Caudal Epidural Steroid Injection
Caudal Epidural Steroid Injection is an outpatient procedure where the patient is injected with a steroid-anesthetic medication through an opening in the sacrum. The medication can reduce swelling and inflammation of irritated spinal nerves. The injection takes only a few minutes to complete.
In preparation for the procedure, the patient lies face down. A cushion is placed under the abdomen to elevate the sacrum.
A herniated cervical disc can cause painful burning, tingling or numbing sensations in the neck, shoulders, arms and hands. It may also cause muscle weakness.
A herniated disc can be caused by the normal wear and tear of aging, or it can be caused by traumatic injury to the spine. Typically, small cracks or tears form in the disc’s outer wall, resulting in a weak spot.
A herniation occurs when the disc’s nucleus pushes through the weakened disc wall. The bulging disc material can push into the spinal canal, pressing against the spinal cord and nerve roots.
Contrast Solution Injected
Treatment options for a herniated cervical disc may include rest, immobilization of the neck with a soft collar, anti-inflammatory medications, pain medications, injections and physical therapy. If those options are not successful, surgery may be needed to remove the bulging portion of the disc.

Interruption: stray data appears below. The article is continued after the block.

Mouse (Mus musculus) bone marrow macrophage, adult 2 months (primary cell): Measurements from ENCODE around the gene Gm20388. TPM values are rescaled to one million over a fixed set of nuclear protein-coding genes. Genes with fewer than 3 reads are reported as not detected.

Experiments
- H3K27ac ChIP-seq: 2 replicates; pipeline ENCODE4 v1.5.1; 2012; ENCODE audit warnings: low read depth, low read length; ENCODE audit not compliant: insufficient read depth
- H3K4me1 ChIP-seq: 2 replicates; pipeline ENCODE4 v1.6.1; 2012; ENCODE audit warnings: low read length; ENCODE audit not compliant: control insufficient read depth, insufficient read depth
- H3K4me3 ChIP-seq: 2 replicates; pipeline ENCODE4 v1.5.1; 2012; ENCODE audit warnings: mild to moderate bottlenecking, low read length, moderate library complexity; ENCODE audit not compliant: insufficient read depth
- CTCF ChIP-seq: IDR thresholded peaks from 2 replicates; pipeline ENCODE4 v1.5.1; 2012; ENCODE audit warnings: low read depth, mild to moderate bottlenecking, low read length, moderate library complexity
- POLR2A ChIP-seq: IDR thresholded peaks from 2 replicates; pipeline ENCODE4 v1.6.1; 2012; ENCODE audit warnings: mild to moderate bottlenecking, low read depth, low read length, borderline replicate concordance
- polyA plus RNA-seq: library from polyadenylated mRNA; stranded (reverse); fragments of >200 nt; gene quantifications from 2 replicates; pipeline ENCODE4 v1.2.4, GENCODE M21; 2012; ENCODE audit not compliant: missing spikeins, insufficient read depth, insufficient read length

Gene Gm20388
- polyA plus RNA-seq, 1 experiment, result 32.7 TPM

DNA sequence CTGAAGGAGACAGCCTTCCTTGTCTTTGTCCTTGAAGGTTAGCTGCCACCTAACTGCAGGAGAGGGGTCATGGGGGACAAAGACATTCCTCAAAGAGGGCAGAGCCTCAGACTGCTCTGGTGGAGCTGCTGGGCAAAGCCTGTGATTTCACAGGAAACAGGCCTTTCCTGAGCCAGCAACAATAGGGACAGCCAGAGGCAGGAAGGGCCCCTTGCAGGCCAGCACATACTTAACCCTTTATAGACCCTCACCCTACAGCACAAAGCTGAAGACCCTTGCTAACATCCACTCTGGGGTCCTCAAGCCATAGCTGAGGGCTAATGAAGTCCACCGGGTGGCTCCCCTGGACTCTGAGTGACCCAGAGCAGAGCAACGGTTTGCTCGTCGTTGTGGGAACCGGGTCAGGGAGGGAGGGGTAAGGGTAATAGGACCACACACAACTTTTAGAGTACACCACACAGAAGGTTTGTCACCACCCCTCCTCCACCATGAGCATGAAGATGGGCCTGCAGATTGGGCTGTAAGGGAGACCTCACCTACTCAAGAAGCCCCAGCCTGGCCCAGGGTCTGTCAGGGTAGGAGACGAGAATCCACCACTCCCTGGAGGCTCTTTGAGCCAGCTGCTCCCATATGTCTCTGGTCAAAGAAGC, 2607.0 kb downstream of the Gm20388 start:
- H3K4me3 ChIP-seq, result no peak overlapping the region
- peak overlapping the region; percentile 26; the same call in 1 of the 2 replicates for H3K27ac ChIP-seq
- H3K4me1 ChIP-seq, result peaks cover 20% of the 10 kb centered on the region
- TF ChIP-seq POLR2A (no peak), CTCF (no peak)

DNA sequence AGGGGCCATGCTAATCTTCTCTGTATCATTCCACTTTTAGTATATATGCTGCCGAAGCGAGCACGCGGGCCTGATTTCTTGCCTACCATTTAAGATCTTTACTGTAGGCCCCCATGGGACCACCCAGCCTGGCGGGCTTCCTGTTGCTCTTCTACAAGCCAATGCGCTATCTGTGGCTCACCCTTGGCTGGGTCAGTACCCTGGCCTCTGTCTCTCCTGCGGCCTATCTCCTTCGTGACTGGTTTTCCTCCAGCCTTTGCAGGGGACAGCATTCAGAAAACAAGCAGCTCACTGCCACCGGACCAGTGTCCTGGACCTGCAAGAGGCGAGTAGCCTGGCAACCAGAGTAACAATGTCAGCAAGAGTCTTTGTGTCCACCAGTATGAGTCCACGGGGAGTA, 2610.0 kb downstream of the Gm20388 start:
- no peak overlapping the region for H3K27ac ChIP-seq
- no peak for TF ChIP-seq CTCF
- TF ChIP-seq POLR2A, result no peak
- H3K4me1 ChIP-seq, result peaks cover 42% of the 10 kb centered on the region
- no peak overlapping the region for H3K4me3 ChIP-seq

After the needle’s position has been confirmed, the physician injects a steroid-anesthetic medication. This medication bathes the irritated nerve roots. It will help alleviate the patient’s pain.
End of Procedure
When the procedure is complete, the physician removes the needle and bandages the insertion site. The patient may feel significant relief after one injection. Some patients may need multiple injections before they feel the full benefit of the medication.